Dr. Cook's rap video is all about the importance of keeping babies facing backward. It's aptly called "Babies Face Back," and uses humor and parody to drive home car seat recommendations from the American Academy of Pediatrics (AAP).

"Switching from rear-facing to forward-facing is a milestone many parents can't wait to reach," Dr. Cook said in a news release about her hilarious video. "But this is one area where you want to delay the transition as long as possible because each one actually reduces the protection to the child."

Last summer the AAP updated its official stance on car seat safety to be more in line with what so many parents were already doing and recommended that kids stay rear-facing for as long as possible. But with so many things to keep track of in life, it is understandable that some parents still don't know about the change. Dr. Cook wants to change that with some cringe-worthy rapping.

The AAP recommends:

  • Babies and toddlers should ride in a rear-facing car safety seat as long as possible, until they reach the highest weight or height allowed by their seat.
  • Once they are facing forward, children should use a forward-facing car safety seat with a harness for as long as possible. Many seats are good up to 65 pounds.
  • When children outgrow their car seat they should use a belt-positioning booster seat until the vehicle's lap and shoulder seat belt fits properly, between 8 and 12 years old.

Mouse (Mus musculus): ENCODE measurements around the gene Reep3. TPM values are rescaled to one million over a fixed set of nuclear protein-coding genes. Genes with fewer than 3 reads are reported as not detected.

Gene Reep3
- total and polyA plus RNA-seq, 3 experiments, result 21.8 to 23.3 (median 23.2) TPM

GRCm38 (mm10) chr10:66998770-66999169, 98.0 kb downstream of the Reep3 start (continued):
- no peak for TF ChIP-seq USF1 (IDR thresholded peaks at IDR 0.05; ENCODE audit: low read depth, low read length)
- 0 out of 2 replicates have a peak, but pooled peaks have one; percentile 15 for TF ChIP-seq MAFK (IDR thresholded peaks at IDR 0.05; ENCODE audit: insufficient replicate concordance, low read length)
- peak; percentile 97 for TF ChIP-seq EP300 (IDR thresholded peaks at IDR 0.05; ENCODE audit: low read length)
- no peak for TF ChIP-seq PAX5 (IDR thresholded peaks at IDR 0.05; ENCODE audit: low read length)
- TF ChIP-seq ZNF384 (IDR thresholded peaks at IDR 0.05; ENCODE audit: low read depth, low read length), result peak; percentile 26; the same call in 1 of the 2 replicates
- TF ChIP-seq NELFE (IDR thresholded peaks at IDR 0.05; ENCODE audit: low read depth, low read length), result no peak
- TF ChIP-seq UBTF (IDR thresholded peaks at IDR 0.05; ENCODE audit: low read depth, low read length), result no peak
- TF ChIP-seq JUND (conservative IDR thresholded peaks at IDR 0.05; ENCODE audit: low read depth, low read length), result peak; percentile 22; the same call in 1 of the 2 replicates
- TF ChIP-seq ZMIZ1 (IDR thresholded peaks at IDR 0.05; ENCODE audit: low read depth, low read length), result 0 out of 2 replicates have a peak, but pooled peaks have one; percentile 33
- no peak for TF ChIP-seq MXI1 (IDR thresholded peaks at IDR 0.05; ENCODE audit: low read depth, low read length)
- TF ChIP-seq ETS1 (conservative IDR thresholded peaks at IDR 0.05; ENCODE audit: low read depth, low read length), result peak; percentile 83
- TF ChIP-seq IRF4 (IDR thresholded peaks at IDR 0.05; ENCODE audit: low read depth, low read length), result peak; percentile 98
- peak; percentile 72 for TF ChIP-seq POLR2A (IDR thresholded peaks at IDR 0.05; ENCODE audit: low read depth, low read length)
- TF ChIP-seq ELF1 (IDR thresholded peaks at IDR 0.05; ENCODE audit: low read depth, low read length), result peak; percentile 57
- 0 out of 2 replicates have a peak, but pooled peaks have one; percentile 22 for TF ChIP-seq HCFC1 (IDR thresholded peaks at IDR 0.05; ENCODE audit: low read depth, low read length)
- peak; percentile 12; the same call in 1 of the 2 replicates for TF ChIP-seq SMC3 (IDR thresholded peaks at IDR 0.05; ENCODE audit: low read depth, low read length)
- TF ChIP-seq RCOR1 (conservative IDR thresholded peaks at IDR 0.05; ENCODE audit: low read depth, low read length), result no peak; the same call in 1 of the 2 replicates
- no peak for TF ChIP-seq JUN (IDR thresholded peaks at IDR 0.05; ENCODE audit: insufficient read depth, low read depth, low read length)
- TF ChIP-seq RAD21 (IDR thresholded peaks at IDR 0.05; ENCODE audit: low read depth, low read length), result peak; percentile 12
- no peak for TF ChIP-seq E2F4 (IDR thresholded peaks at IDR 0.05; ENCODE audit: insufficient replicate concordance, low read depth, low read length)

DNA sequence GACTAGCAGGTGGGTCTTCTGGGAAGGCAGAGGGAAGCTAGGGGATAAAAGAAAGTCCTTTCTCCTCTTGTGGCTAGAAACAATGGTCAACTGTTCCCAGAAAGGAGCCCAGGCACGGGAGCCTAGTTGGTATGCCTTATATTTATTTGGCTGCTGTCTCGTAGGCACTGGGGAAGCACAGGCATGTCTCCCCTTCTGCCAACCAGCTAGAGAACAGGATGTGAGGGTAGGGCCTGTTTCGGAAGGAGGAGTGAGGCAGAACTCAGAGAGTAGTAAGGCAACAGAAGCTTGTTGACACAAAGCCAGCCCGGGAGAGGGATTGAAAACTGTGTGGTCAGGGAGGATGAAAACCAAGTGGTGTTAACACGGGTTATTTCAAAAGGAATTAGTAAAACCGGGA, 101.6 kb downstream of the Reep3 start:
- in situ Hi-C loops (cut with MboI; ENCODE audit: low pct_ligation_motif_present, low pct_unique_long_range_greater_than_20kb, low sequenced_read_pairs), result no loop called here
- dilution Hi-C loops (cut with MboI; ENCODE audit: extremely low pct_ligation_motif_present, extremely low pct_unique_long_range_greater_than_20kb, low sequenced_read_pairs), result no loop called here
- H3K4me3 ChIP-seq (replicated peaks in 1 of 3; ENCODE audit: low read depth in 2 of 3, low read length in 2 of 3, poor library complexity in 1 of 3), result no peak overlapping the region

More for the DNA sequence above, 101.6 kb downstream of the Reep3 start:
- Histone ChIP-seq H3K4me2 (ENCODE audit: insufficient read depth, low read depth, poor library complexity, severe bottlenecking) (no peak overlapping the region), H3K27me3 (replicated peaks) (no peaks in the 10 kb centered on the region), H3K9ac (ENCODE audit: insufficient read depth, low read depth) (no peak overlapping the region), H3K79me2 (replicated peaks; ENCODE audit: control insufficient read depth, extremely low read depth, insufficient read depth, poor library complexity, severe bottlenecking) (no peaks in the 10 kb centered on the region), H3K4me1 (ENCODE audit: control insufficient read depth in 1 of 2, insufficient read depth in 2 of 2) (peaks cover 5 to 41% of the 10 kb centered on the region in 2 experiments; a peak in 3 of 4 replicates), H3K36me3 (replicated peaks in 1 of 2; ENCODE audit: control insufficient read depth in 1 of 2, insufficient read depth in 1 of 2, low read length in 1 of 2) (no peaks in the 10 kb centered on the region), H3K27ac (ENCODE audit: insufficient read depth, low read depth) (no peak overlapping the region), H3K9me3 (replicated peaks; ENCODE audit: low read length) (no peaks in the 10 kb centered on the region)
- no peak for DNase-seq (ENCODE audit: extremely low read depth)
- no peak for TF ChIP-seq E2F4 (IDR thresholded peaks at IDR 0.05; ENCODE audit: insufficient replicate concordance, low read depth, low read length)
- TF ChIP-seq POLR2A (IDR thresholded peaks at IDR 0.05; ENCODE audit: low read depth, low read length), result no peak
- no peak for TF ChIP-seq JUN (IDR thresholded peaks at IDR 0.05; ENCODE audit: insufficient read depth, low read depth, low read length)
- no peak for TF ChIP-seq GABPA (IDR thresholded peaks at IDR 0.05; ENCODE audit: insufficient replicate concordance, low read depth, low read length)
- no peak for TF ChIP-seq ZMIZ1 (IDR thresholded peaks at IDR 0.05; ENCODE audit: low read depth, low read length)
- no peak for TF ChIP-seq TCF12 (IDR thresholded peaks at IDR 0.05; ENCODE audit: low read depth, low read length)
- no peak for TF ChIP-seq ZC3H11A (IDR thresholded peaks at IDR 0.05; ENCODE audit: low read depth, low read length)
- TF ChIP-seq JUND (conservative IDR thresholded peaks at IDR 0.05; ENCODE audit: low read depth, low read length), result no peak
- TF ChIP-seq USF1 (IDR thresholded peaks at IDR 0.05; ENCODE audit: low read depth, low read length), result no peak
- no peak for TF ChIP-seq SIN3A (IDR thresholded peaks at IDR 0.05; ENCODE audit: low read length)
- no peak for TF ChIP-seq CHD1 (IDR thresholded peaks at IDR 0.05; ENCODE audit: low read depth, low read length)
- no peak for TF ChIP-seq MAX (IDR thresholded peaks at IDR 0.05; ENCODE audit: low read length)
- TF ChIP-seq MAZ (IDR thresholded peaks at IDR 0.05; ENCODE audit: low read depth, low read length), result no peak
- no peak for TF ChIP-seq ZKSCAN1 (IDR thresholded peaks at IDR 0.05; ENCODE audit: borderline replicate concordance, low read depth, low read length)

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[Editor's note: Motherly is committed to covering all relevant presidential candidate plans as we approach the 2020 election. We are making efforts to get information from all candidates. Motherly does not endorse any political party or candidate. We stand with and for mothers and advocate for solutions that will reduce maternal stress and benefit women, families and the country.]

Suicide rates for girls and women in the United States have increased 50% since 2000, according to the CDC and new research indicates a growing number of pregnant and postpartum women are dying by suicide and overdose. Suicide rates for boys and men are up, too.

It's clear there is a mental health crisis in America and it is robbing children of their mothers and mothers of their children.

Medical professionals urge people to get help early, but sometimes getting help is not so simple. For many Americans, the life preserver that is mental health care is out of reach when they are drowning.

Democratic presidential candidate Pete Buttigieg just released a plan he hopes could change that and says the neglect of mental health in the United States must end. "Our plan breaks down the barriers around mental health and builds up a sense of belonging that will help millions of suffering Americans heal," says Buttigieg.

He thinks he can "prevent 1 million deaths of despair by 2028" by giving Americans more access to mental health and addictions services.

In a country where giving birth can put a mother in debt, it's not surprising that while as many as 1 in 5 new moms suffers from perinatal mood and anxiety disorders, more than half of new moms who need mental health treatment don't get it. Stigma, childcare and of course costs are factors in why women aren't seeking help when they are struggling.

Buttigieg's plan is interesting because it could remove some of these barriers. He wants to make mental health care more affordable by ensuring everyone has comprehensive coverage for mental health care and by ensuring that everyone can access a free yearly mental health check-up.

That could make getting help more affordable for some moms, and by increasing reimbursement rates for mental health care delivered through telehealth, this plan could help moms get face time with a medical professional without having to deal with finding childcare first.